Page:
"Why is it SO HARD to design solid gun damage mechanics in a traditional RPG game?"
I asked myself this while I was pondering the effectiveness of a gun my character invented in a friend's Pathfinder game. In my mind a bullet means you die or at least are incapacitated. I'm dealing d10s with it and it reloads like crossbow (mechanics wise) thanks to some design improvement and creative GMing. It got me thinking- can guns effectively be balanced into a RPG setting? (Fantasy or otherwise)
First I decided that I needed to find out just how many wounds a man can take before they go down. Figuring that out I'd do some funky math to see if I could average out HPs for characters across the board, then divide it by the number of wounds a man could take (on average) before they went down. I'd try to find a dice size that reflected the average damage and go from there. Sounded good in theory. (At least to ball-park the damage size)
I did some research and in the end came up with a very interesting finding from the FBI Firearms Training Unit.
Conclusions from Handgun Wounding Factors and Effectiveness, a Department of Justice report by the FBI Firearms Training Unit
Physiologically, no caliber or bullet is certain to incapacitate any individual unless the brain is hit. Psychologically, some individuals can be incapacitated by minor or small caliber wounds. Those individuals who are stimulated by fear, adrenaline, drugs, alcohol, and/or sheer will and survival determination may not be incapacitated even if mortally wounded.
The will to survive and to fight despite horrific damage to the body is commonplace on the battlefield, and on the street. Barring a hit to the brain, the only way to force incapacitation is to cause sufficient blood loss that the subject can no longer function, and that takes time. Even if the heart is instantly destroyed, there is sufficient oxygen in the brain to support full and complete voluntary action for 10-15 seconds.
Kinetic energy does not wound. Temporary cavity does not wound. The much discussed "shock" of bullet impact is a fable and "knock down" power is a myth. The critical element is penetration. The bullet must pass through the large, blood bearing organs and be of sufficient diameter to promote rapid bleeding. Penetration less than 12 inches is too little, and, in the words of two of the participants in the 1987 Wound Ballistics Workshop, "too little penetration will get you killed." Given desirable and reliable penetration, the only way to increase bullet effectiveness is to increase the severity of the wound by increasing the size of hole made by the bullet. Any bullet which will not penetrate through vital organs from less than optimal angles is not acceptable. Of those that will penetrate, the edge is always with the bigger bullet.
(Note: I also read quite a bit from a thread on a forum called "The Firing Line" (http://thefiringline.com/forums/showthread.php?t=397189) among other sources. This was a very interesting thread and contained the above snip-it)
So... how can we reflect this in a game? I like working with the d20 mechanics and most of us are familiar with them (those who have read this blog for a while know I love me d100s though... or reading of animal entrails...)
Based on what I can find dexterity should play a roll and the weapon should have a very high crit. (x3?) but low crit range. (19-20 should do it). Ammo should be a very big factor (especially in modern settings). A standard shot from a .22 can drop a man just like a well placed blow can devastate someone. One of the factors they keep going back to however is internal damage (especially when talking about hollow points).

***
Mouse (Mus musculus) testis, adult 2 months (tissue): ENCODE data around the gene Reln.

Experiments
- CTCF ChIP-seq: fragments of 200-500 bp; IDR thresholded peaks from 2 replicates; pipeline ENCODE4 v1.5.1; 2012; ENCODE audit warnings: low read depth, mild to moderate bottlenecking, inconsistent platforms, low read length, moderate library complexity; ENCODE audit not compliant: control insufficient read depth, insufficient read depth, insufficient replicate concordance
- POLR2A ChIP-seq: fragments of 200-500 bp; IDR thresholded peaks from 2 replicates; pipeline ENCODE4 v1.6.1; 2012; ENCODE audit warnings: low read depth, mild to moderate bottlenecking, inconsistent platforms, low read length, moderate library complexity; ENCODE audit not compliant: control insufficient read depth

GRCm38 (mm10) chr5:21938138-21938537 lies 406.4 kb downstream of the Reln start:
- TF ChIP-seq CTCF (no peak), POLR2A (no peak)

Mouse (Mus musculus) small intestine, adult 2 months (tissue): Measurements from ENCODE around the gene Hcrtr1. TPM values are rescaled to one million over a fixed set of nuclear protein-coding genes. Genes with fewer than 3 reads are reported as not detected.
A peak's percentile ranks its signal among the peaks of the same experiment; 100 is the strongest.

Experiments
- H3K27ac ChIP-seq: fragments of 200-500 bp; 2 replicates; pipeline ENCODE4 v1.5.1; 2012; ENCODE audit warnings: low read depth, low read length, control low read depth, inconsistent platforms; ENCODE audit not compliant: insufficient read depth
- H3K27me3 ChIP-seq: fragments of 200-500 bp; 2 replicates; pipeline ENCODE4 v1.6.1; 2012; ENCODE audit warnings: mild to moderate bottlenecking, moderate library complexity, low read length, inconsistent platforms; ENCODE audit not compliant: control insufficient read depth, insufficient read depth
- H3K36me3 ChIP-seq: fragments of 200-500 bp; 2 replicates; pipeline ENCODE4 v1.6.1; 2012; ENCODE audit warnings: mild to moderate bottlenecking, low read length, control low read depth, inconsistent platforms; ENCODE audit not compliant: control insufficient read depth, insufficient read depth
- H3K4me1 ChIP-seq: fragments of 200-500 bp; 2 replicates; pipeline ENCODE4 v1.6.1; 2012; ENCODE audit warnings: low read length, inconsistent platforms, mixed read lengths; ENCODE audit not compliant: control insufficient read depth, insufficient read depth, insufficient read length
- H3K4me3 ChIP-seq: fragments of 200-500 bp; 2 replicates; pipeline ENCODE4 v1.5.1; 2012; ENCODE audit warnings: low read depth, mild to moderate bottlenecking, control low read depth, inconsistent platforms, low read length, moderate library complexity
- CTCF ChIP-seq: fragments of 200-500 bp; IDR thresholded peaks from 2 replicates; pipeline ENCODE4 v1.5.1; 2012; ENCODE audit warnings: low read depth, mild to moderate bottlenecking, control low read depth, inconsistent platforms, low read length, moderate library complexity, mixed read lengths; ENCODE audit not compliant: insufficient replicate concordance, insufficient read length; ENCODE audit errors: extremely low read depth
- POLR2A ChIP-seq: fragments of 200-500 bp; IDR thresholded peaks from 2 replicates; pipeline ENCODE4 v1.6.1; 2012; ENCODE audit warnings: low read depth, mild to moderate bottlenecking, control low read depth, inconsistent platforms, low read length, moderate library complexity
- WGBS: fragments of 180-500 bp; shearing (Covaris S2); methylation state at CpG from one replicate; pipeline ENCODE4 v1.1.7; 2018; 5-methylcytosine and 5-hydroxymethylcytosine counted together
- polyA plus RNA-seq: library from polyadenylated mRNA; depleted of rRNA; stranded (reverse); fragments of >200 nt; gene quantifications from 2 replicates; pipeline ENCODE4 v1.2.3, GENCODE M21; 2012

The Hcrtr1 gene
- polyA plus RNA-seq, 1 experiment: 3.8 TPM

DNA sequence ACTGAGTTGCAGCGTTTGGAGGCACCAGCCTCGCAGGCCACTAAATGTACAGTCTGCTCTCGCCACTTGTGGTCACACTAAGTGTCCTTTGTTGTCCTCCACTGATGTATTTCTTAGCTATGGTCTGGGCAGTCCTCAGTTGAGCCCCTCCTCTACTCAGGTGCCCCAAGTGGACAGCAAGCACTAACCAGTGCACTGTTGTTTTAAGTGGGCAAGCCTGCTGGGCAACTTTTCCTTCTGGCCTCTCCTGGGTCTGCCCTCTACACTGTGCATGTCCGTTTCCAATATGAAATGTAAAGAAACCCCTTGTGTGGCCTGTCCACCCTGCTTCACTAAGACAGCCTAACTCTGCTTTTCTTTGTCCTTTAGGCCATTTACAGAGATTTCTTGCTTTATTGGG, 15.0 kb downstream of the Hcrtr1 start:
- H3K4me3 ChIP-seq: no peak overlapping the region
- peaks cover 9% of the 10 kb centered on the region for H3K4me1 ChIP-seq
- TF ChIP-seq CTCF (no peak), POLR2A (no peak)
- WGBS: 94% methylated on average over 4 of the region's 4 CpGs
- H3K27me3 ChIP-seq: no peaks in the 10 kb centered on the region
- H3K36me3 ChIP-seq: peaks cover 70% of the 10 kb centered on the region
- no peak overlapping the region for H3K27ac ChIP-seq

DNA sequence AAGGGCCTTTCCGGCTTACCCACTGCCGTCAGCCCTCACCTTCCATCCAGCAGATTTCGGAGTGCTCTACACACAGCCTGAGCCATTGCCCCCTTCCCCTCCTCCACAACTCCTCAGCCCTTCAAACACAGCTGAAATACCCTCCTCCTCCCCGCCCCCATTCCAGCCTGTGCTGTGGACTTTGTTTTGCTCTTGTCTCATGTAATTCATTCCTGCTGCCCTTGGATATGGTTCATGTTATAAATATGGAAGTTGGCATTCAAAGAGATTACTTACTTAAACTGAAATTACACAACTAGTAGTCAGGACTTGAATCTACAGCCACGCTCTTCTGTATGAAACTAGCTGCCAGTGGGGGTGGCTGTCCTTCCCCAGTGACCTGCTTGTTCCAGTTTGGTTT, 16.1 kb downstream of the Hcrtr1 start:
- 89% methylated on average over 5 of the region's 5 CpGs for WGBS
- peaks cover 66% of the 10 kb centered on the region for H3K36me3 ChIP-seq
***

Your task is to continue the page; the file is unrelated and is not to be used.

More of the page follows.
I'm not 100% on how to do this but I do find it interesting. It's like trying to balance a gun in a knife fight- the "great equalizer" it's intentionally easy to use (point, click, BOOM) and deadly even in the hands of an amateur (though more so in the hands of an expert). If you've got any ideas yourself- please post them up in the comment's section!
If we are looking at old-school guns (like muskets) they where notoriously hard to aim (until the advent of rifling) and the took a while to re-load. One way to do it is to employ a high/low scenario with guns. VERY high damage but VERY long reload time.
"A skilled unit of musketeers was able to fire three rounds per minute when drilled. An experienced individual could manage four rounds a minute if firing at will, such as in a skirmish situation" (That came from Wikipedia but I've heard similar figures elsewhere)
That means that if we divide the 60 second in a min by the 5 shots per min we get 12 seconds. If I recall correctly, in pathfinder a turn represents about 6 in-game seconds. Two move actions would be quite the reload time. A normal reload time is 1 move action for a hand or light crossbow or a full-round action for a heavy crossbow. (With the "rapid reload feat" they can be a free and a move respectively) Two standard actions to load (1 with Rapid Reload) would be a LONG time but if the damage was high enough it might be viable. The damage would have to be twice that of a heavy crossbow as a result and we can a little for the risk.
Damage (Small): 1d8
Damage (Medium): 1d10
Cost: 10gp* (Up to GM)
Damage (Small): 2d8
Damage (Medium): 2d10
Notes: Takes 2 standard actions to reload. (1 with rapid reload)
1d10 becomes 2d10 for the double reload and the x2 becomes an x3 for the risk. It is meant to represent a headshot or other critical area (hit to the heart, ect)
Now modern guns are also something that we should conciser. Can a M16 REALLY not kill someone with a nice tight grouping? Comment and lets talk about it! :D